Inclusion criteria were clinical diagnosis of hyperemesis gravidarum with clinical dehydration and ketonuria (of 2+ or greater) on urine dipstick and gestation of 16 weeks or less. Exclusion criteria were multiple gestations, established nonviable pregnancy, any preexisting medical condition that could be associated with nausea and vomiting, and known allergy to metoclopramide or ondansetron.

Providers counseled consented and enrolled participants regarding their enrolment into the trial. Participants were randomized by the sequential opening of numbered, sealed, and opaque envelopes stating allocation to “drug A” or “drug B” on a one-to-one ratio. The envelopes were prepared by an author (M.N.A.) in random blocks of four or eight using a computer-generated randomization sequence obtained from

Study drugs (4 mg ondansetron or 10 mg metoclopramide) were diluted in 100 mL normal saline by an author (M.N.A.) and the standard 100-mL normal saline packs were labeled as A or B. Except for the label, study drug packs were identical and contained colorless fluid. Drug packs prepared in advance were kept in the ward refrigerator at 4°C and discarded if unused after 24 hours. We swapped labeling of A and B for ondansetron and metoclopramide periodically to prevent inadvertent elucidation of allocation from consistent drug effects. The label swaps were not revealed to providers. We chose a 4-mg dose of ondansetron because a meta-analysis found no evidence that ondansetron is more effective in doses larger than 4 mg.18

The allocated trial drug was infused over the course of approximately 10 minutes through an indwelling intravenous catheter as soon as possible after randomization, and then every 8 hours for a course of four doses over the next 24 hours. Participants were asked to record in a diary vomiting episodes as they occurred and to record nausea intensity using the 10-point visual numeric rating scale (high score denoting worse nausea) at enrollment (before administration of study drug) and then every 8 hours at each study drug dose administration. At 24 hours, participants were instructed to record their well-being over the course of the study period by using a 10-point visual numeric rating scale (higher score indicates better well-being) and to respond to a questionnaire with “yes” or “no” answers regarding symptoms they had experienced during the preceding 24 hours of study.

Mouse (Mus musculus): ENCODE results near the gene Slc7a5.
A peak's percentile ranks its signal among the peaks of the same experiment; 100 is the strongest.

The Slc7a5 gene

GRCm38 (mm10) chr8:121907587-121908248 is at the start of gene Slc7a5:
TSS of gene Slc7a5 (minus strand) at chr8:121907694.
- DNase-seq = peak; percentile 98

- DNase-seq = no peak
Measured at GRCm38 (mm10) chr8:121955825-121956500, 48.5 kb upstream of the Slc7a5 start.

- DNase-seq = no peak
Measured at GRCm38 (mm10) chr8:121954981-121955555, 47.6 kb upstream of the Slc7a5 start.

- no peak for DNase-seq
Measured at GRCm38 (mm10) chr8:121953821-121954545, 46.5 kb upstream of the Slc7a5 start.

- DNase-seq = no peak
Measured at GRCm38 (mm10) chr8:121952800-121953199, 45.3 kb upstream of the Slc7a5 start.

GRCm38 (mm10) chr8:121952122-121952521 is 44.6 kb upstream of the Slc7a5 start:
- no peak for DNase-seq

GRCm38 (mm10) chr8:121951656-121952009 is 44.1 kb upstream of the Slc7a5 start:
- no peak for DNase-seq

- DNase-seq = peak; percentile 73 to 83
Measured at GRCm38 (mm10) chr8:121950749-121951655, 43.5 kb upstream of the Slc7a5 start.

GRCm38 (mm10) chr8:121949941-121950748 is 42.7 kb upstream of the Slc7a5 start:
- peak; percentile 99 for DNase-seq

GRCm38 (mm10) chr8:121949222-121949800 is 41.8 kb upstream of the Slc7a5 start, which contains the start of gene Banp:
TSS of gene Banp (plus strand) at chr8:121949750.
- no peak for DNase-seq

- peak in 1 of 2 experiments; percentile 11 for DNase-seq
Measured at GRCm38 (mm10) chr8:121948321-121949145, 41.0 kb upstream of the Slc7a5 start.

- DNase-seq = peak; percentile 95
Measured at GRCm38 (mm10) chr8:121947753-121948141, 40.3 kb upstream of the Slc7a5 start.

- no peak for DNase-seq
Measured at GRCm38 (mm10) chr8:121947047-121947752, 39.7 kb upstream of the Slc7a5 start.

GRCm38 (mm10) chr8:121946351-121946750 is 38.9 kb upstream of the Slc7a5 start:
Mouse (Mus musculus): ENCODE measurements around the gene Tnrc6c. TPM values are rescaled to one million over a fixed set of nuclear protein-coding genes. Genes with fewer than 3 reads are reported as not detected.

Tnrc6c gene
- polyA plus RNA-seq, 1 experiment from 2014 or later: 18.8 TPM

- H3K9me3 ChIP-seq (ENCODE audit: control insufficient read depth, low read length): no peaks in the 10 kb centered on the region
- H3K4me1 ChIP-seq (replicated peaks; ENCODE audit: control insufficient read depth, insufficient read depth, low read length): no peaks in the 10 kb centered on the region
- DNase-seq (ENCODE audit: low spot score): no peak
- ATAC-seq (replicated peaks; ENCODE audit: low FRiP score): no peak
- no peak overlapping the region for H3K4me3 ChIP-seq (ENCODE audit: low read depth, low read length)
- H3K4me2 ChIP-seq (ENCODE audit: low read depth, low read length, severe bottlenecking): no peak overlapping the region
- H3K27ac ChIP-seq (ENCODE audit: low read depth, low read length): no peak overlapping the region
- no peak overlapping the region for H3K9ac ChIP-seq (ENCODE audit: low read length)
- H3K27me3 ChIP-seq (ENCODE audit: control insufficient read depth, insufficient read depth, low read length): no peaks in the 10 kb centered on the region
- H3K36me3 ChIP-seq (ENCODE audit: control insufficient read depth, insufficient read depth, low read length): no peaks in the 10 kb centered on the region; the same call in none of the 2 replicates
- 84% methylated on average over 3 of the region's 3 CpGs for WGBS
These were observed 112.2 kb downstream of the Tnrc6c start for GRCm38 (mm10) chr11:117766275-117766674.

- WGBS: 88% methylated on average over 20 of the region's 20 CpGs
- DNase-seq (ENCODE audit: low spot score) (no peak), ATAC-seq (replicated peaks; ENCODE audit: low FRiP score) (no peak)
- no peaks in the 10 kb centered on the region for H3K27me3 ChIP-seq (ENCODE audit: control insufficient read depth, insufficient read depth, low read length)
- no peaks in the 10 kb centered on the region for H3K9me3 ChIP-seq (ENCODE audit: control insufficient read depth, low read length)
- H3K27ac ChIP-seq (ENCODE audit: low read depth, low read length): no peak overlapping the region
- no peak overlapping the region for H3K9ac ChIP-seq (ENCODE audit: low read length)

At the conclusion of the 24-hour main study period, the trial drug was stopped and open-label treatment of metoclopramide (intravenously or orally) was started if an antiemetic was still needed. Women who had responded well to treatment were switched to an oral antiemetic; the intravenous route was typically reserved for suboptimal responders. Participants received standard care for hyperemesis gravidarum as has been described for the management of hyperemesis gravidarum patients in our hospital.19

The predetermined primary outcomes were well-being (using a 10-point visual numeric rating scale, with higher score indicating greater well-being) and vomiting episodes in the 24-hour study period. Secondary outcomes included visual numeric rating scale scores for nausea at recruitment and at 8, 16, and 24 hours, responses on the symptoms questionnaire, ketonuria status at 24 hours, treatment curtailment (not completing four study drug doses as per protocol for any reason and separately because of adverse events) during the study period, open-label use of intravenous metoclopramide after the study, and length of hospital stay.